The U.S. Education Department did ask the 10 states receiving waivers from the Elementary and Secondary Education Act (currently known as No Child Left Behind) to provide more clarity about their plans to institute teacher- and principal-evaluation systems. But in many cases, they remain promises, at best.
And as we know from the Race to the Top states of Hawaii and New York, promises can be really difficult to keep, especially when it comes to the accelerated timelines called for in these documents: adoption of evaluation-system guidelines by the end of this school year, pilot by the 2013-14 school year, full implementation by the end of the 2014-15 school year.
In sum, reading over the Education Department's peer-review comments and the revised applications, many of the unanswered questions about how this is going to work are looming.
Let's take a bit of a look at some of the applications. The Education Department's peer reviewers felt that the Massachusetts plan, for instance, didn't put enough emphasis on connecting student growth to evaluation outcomes or aligning professional development to the system. In response, the state provided information on the implementation guides it's providing to districts to help coordinate professional development.
Georgia and Minnesota were asked to provide more information on how teacher reviews would factor into personnel decisions. Georgia assured the department that its board of education's authority in this area is broad; Minnesota said its teacher-evaluation work group would provide "guidance" about what districts should do if teachers were not making "adequate progress" on improvement.
States that have already passed laws or regulations regarding evaluations were also asked for more information. Reviewers questioned, for instance, whether Indiana could scale up a pilot evaluation program from just six districts to the entire state in a short period of time.
Collective bargaining states, where procedural details and sometimes the format of evaluations themselves remain to be bargained locally, would appear to bring even more challenges.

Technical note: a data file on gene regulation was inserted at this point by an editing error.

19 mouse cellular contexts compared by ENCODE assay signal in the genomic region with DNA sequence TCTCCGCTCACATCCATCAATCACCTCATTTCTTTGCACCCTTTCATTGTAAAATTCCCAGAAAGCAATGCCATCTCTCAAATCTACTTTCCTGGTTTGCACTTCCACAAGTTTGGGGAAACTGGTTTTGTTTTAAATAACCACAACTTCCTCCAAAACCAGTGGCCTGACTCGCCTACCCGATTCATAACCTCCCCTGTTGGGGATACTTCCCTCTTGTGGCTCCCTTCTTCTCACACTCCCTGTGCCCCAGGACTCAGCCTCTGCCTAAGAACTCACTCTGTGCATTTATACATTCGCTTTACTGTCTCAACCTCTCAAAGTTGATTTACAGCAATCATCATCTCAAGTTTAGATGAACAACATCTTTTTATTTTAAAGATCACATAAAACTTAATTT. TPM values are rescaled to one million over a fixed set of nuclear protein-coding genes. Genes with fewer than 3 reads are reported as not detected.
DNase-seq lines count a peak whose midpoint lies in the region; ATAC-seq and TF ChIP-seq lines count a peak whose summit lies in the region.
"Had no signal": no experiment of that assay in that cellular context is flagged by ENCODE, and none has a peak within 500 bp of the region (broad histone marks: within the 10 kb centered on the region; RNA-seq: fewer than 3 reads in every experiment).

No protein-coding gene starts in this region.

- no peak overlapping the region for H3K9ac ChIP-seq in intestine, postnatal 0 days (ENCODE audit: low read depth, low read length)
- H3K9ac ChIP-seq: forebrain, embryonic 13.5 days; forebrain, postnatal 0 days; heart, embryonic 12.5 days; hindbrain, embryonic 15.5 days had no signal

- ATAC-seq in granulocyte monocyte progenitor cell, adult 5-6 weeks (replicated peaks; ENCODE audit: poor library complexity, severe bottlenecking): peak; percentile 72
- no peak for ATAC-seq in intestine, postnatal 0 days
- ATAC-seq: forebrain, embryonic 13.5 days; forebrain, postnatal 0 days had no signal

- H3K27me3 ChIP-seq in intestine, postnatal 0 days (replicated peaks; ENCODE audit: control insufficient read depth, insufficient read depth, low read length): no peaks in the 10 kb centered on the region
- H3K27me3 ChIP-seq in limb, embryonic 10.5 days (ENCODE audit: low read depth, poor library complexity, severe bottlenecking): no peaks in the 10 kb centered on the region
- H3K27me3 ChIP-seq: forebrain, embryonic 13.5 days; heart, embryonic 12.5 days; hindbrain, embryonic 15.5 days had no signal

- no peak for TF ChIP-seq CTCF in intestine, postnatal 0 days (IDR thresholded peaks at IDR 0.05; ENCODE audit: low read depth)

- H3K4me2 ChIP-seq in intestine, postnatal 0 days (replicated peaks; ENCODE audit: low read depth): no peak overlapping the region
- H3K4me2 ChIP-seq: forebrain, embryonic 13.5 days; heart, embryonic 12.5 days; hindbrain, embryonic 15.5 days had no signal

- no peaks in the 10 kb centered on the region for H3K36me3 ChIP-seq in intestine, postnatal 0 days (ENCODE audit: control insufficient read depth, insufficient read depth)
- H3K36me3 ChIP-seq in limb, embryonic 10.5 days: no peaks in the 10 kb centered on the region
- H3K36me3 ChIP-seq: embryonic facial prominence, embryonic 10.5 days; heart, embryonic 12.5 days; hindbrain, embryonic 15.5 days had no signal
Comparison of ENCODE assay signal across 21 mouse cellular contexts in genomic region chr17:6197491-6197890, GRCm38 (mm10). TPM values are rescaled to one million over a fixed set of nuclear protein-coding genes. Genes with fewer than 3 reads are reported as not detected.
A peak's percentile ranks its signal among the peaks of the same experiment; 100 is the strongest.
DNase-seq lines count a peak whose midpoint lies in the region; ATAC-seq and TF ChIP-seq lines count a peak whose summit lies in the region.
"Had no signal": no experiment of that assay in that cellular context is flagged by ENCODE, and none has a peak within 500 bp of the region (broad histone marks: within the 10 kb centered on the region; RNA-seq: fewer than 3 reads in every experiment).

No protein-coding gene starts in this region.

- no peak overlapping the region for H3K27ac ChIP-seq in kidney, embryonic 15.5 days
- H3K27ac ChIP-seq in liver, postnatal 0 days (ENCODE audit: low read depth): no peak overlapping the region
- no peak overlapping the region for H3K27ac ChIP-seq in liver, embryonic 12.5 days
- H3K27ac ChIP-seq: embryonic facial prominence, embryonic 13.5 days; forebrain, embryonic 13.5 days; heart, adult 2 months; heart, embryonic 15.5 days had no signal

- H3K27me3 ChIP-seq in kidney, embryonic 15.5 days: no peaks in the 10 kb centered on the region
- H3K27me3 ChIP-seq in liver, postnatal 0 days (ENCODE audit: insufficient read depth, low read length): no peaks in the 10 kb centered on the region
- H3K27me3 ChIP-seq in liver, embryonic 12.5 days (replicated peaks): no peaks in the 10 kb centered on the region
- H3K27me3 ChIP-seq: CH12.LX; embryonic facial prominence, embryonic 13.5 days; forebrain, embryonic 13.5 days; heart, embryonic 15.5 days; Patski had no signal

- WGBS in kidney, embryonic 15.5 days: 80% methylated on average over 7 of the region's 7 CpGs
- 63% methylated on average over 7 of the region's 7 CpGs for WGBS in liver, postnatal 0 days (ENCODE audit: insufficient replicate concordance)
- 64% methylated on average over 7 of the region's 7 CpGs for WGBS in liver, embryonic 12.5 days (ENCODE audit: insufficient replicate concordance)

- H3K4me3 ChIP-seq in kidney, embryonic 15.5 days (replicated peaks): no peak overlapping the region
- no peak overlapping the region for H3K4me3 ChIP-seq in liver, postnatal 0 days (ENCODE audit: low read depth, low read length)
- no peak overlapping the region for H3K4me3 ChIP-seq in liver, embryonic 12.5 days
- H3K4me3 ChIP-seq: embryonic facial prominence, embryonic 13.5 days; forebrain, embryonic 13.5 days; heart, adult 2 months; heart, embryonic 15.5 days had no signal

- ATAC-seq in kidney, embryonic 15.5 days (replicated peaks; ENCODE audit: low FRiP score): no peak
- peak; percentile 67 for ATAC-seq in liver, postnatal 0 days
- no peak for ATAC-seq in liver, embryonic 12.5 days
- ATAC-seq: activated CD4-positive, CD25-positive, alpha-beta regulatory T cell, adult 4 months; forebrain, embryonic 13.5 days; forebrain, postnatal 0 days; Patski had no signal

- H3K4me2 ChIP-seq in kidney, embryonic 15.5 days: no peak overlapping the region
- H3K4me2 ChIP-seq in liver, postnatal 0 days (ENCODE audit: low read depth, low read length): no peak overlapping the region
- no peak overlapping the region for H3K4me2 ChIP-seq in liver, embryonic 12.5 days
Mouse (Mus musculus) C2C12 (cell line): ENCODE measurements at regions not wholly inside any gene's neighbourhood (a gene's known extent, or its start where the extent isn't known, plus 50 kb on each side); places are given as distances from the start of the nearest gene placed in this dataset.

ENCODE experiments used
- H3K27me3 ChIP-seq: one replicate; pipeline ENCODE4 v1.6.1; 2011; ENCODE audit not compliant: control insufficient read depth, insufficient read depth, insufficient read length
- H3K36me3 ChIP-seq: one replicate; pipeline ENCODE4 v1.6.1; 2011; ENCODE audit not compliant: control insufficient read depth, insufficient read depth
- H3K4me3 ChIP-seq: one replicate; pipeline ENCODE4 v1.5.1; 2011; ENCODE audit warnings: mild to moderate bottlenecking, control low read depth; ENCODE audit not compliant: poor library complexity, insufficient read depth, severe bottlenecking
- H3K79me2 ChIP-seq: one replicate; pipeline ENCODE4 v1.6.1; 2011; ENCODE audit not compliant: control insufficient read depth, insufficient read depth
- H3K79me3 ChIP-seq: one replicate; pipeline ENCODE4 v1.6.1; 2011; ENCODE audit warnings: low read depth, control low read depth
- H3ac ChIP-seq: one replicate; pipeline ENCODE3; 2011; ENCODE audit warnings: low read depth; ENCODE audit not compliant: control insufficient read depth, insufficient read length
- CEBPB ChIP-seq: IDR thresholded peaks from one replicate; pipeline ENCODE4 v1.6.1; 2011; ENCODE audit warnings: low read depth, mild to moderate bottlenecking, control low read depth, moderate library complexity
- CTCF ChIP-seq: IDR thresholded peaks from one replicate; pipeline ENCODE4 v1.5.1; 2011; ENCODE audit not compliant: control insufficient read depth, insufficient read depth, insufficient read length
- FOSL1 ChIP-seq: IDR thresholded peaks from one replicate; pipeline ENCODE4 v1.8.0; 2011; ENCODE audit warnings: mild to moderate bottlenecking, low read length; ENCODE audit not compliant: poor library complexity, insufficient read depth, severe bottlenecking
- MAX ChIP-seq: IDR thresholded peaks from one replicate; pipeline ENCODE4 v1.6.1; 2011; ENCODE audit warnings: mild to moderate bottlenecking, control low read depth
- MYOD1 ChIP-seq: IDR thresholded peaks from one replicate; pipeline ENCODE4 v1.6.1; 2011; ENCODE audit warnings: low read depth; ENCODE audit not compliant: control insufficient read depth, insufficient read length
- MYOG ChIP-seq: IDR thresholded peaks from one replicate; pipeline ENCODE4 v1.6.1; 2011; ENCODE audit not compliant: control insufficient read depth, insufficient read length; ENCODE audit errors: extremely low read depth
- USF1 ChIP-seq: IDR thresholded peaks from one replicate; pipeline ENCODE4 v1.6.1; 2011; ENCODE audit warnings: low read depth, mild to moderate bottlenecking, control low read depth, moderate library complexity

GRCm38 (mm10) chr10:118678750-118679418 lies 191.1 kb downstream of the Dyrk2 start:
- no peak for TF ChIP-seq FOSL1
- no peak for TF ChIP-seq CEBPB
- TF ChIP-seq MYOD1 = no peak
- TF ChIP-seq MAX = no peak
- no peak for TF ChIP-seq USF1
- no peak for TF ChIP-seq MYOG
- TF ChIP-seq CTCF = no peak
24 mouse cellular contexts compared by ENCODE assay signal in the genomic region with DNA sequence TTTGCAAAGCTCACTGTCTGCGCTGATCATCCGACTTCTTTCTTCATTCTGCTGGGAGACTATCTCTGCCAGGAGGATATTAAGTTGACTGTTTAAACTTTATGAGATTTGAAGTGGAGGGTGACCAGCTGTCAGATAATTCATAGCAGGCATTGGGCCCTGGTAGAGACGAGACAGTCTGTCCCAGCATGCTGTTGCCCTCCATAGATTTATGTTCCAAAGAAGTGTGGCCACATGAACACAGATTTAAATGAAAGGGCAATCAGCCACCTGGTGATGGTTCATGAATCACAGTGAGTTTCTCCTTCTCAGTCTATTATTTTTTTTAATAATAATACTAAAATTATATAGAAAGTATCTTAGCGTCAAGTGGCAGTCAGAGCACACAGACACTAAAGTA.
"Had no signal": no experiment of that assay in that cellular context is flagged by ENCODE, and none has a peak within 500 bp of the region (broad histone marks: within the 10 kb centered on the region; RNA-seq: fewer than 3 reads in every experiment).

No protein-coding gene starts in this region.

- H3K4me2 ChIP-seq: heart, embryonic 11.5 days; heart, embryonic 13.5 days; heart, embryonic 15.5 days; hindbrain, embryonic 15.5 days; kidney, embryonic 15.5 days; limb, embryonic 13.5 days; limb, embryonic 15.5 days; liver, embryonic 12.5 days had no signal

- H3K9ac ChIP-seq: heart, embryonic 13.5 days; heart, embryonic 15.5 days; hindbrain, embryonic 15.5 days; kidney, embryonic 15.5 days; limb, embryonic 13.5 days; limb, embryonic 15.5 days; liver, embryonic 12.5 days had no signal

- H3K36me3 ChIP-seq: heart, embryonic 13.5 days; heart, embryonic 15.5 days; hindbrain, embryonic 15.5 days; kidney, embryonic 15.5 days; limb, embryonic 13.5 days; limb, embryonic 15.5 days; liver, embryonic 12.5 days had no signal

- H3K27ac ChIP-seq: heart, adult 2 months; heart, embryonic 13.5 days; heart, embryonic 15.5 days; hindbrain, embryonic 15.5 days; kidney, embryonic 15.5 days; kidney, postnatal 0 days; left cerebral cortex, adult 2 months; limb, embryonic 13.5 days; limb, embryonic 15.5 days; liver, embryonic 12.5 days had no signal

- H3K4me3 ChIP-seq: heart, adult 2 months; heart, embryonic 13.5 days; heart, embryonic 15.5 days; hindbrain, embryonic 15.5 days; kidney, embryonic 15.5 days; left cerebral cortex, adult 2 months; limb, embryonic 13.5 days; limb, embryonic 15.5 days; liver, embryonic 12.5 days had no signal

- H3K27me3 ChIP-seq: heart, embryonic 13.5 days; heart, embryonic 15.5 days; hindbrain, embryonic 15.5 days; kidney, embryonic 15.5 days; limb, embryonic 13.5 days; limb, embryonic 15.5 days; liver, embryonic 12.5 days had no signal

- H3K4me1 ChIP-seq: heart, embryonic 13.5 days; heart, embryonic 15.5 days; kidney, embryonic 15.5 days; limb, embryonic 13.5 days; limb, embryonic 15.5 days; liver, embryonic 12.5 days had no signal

"New Jersey provided a comprehensive plan for developing teacher- and principal-evaluation guidelines; however, there are concerns about timeline and complexity of implementation across 600 school districts," reads the summary document from the department on the peer-review comments.
That's a pretty diplomatic way to put it. Consider that a state teachers' union official and Gov. Chris Christie, who's pushing hard on the new evaluations, have spent most of the last week calling for each other's resignation, as just one reason why this might prove more than a little difficult in the Garden State.
In Minnesota, the original plan did not address "the challenge districts face in negotiating collective bargaining agreements that are consistent with the forthcoming guidelines," the peer reviewers said.
So while there are more details now about timelines and plans and so forth, states are promising a lot of follow-through here. There are a ton of moving parts to keep track of. And as with the Race to the Top, it remains to be seen how the Education Department will step in regarding states that do not manage to meet their timelines and commitments.